To go into a bit more detail: firstly, cutting corporation tax is very unlikely to boost investment by UK companies, many of which are already sitting on vast piles of cash; it is lack of confidence, rather than lack of funds, that is holding back investment by UK firms. Private sector profitability in 2015 reached its highest level since 1998 (excluding the financial sector), yet levels of business investment fell in the last quarter of 2015 and first quarter of 2016, having grown for the previous four quarters. This does not suggest that boosting corporate profits will encourage UK companies to invest.

In terms of the impact on inward investment, access to markets and availability of labour and inputs are more significant factors than corporate tax rates in determining where foreign companies may choose to invest. As the Financial Times argues,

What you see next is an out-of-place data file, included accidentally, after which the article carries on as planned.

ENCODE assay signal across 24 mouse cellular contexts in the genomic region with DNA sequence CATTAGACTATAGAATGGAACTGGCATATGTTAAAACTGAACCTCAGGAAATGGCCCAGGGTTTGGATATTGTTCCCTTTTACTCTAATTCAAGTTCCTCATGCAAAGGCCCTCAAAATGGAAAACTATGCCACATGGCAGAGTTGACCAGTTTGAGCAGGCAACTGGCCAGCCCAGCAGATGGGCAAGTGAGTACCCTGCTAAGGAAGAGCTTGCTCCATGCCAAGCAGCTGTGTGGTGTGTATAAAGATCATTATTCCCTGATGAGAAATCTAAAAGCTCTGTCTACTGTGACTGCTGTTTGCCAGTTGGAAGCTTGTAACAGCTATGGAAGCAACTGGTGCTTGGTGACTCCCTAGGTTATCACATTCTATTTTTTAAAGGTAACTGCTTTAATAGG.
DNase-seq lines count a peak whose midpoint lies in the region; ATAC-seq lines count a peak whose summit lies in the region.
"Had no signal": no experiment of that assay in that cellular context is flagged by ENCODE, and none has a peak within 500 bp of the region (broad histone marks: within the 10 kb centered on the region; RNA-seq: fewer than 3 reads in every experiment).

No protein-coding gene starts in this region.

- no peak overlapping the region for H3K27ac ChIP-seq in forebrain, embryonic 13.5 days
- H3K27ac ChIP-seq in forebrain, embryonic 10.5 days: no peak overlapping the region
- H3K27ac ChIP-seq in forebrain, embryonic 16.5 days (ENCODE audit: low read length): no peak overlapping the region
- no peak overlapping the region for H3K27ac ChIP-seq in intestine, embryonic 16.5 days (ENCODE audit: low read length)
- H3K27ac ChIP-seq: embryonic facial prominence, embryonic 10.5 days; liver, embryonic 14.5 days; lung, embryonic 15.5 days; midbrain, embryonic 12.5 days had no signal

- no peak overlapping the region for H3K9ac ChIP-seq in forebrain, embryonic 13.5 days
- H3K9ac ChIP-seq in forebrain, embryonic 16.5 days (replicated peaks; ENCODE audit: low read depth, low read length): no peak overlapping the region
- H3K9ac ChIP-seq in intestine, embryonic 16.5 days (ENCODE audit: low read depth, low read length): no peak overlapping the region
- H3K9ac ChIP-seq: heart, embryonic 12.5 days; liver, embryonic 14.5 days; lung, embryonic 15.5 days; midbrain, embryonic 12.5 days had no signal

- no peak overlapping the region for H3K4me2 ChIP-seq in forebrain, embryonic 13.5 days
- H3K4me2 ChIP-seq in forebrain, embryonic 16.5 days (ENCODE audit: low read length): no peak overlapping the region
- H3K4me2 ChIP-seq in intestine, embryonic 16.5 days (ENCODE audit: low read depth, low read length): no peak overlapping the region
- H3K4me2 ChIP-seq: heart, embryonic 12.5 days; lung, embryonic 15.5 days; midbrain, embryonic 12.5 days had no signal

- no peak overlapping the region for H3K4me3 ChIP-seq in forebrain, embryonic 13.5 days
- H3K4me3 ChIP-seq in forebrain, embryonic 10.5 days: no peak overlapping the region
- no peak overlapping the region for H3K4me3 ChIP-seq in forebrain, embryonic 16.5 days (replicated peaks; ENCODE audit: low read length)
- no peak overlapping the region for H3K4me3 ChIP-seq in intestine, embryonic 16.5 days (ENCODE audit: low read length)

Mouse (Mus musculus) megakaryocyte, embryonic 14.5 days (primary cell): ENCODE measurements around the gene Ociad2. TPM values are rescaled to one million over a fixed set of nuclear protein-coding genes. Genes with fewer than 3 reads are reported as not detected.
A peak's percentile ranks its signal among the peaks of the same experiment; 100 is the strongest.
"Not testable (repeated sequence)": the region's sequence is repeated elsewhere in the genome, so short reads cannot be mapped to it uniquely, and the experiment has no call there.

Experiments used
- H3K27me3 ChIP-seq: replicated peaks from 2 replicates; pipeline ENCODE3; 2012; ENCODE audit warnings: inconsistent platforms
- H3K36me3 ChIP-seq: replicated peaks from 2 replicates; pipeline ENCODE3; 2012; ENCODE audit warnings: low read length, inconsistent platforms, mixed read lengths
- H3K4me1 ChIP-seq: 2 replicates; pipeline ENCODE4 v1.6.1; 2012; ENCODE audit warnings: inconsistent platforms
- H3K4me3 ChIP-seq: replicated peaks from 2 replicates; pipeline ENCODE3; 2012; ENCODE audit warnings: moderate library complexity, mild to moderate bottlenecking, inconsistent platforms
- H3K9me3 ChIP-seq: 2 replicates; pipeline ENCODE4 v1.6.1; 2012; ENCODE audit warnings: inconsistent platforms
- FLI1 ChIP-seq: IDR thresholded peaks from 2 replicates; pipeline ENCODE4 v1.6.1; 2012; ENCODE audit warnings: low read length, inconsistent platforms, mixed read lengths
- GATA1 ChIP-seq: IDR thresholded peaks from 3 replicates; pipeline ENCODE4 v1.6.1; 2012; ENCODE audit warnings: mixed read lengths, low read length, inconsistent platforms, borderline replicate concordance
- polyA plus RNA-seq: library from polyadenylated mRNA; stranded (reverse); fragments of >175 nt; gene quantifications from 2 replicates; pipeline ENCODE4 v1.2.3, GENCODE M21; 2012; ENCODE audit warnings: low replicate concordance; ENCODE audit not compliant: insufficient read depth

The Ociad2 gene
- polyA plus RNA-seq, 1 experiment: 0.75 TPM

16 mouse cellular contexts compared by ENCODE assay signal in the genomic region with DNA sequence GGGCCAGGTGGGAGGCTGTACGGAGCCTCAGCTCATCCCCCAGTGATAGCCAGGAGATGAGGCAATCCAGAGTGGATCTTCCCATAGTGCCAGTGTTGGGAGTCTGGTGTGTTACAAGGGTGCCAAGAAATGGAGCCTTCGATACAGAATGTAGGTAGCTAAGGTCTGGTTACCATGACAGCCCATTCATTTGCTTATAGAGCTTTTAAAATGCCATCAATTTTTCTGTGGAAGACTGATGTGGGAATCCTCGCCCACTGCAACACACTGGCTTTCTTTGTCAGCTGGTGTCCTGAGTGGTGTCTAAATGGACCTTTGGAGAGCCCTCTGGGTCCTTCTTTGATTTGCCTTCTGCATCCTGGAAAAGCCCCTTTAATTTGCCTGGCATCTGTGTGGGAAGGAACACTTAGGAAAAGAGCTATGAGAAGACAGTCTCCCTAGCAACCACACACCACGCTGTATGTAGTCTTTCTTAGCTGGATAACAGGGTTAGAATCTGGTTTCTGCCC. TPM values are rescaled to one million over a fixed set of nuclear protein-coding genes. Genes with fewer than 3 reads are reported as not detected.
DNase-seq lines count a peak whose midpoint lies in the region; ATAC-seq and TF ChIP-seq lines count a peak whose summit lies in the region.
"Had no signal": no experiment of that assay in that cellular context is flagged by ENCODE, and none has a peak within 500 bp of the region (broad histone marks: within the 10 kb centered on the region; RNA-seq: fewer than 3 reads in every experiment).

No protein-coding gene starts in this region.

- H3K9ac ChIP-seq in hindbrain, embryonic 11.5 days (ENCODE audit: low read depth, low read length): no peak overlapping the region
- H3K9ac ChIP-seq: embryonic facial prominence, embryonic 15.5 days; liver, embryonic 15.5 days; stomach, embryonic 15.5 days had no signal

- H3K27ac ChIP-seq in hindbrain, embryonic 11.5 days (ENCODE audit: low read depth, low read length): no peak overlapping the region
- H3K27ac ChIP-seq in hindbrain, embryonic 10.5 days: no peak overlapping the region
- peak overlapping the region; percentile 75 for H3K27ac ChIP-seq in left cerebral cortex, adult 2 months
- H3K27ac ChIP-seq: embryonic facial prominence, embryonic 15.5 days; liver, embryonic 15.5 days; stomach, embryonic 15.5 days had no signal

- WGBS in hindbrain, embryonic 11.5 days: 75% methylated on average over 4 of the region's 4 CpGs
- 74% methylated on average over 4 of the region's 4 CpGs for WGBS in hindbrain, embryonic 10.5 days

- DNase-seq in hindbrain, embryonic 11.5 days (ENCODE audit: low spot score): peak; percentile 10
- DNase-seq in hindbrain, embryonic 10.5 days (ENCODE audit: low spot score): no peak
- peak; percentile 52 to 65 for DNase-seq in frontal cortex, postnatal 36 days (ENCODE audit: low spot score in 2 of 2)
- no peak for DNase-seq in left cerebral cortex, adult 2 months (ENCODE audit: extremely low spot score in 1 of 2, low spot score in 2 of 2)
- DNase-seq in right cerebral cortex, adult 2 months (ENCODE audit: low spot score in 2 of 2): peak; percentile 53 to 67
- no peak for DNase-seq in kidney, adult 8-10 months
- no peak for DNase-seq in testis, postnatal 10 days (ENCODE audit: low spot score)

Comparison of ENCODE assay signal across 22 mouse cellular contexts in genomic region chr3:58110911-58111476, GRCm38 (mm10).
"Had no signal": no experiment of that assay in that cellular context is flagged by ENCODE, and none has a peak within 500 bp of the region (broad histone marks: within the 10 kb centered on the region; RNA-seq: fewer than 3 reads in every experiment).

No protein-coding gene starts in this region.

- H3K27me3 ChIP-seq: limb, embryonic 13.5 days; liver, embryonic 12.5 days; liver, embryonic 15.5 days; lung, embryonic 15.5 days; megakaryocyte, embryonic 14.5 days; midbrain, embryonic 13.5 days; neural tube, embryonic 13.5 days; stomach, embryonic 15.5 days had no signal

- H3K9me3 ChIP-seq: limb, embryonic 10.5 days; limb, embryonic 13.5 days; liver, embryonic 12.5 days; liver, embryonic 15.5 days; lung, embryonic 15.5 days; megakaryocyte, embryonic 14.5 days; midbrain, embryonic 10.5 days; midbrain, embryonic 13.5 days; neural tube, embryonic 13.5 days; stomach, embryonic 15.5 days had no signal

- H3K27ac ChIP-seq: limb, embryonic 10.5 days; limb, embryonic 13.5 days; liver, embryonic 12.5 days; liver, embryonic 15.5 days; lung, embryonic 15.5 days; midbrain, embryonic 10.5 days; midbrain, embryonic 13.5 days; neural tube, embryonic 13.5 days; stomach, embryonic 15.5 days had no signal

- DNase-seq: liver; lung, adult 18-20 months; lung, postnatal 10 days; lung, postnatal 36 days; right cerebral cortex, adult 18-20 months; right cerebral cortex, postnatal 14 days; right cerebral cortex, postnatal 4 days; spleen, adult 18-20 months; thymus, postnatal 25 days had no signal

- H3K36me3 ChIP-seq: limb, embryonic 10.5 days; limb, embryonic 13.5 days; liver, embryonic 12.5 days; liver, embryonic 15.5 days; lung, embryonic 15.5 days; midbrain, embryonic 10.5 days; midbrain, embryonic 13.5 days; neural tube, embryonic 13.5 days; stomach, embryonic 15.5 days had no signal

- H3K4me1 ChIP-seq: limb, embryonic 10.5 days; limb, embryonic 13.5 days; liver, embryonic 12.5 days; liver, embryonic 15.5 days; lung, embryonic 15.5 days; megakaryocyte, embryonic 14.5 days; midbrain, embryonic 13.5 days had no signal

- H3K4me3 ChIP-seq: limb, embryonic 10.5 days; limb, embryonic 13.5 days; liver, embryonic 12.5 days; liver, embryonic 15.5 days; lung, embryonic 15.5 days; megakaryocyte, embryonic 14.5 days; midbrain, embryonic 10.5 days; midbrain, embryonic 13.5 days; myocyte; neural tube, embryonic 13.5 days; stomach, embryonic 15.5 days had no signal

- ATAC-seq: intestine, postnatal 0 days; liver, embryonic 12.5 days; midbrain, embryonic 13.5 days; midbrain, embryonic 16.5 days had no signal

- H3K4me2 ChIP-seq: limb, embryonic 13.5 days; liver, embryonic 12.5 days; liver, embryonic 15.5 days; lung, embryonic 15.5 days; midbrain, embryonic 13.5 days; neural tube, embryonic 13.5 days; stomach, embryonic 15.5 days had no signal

Companies’ main worry now is whether investments they make in Britain will produce a profit at all, not the rate of tax they would pay on them.

If corporation tax were a decisive factor, Bulgaria, with a rate of 10% corporation tax, would be a magnet for inward investment – which it is not.

There is also a risk that cutting corporation tax rates will irritate European Union countries who fear a race to the bottom on tax at the same time as the UK is attempting to negotiate access to the EU single market, which should be the clear priority for government in terms of securing the UK’s economic future. Chas Roy-Chowbury, Head of Taxation at ACCA, the professional body for accountants, has suggested that if the UK took advantage of Brexit to offer deals on tax that were contrary to EU rules, it could actually put companies off, because of concerns about retaliation from other countries. And the OECD’s head of tax said that an ‘aggressive’ tax offer ‘would really turn the UK into a tax haven type of economy’, adding that there were practical as well as political barriers to making this work.